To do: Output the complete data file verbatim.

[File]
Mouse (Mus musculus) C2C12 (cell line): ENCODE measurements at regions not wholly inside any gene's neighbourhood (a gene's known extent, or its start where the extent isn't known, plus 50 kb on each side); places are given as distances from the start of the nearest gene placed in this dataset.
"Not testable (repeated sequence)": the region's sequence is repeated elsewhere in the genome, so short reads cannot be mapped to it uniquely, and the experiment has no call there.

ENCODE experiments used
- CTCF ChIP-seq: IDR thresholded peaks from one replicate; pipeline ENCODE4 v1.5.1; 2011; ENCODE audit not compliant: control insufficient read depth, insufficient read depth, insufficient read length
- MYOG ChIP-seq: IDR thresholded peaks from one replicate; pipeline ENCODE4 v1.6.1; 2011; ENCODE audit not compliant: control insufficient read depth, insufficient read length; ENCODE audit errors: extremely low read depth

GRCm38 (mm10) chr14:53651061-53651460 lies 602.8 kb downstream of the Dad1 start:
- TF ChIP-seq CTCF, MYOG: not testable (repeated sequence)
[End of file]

Mouse (Mus musculus) C2C12 (cell line): ENCODE measurements at regions not wholly inside any gene's neighbourhood (a gene's known extent, or its start where the extent isn't known, plus 50 kb on each side); places are given as distances from the start of the nearest gene placed in this dataset.
"Not testable (repeated sequence)": the region's sequence is repeated elsewhere in the genome, so short reads cannot be mapped to it uniquely, and the experiment has no call there.

ENCODE experiments used
- CTCF ChIP-seq: IDR thresholded peaks from one replicate; pipeline ENCODE4 v1.5.1; 2011; ENCODE audit not compliant: control insufficient read depth, insufficient read depth, insufficient read length
- MYOG ChIP-seq: IDR thresholded peaks from one replicate; pipeline ENCODE4 v1.6.1; 2011; ENCODE audit not compliant: control insufficient read depth, insufficient read length; ENCODE audit errors: extremely low read depth

GRCm38 (mm10) chr14:53651061-53651460 lies 602.8 kb downstream of the Dad1 start:
- TF ChIP-seq CTCF, MYOG: not testable (repeated sequence)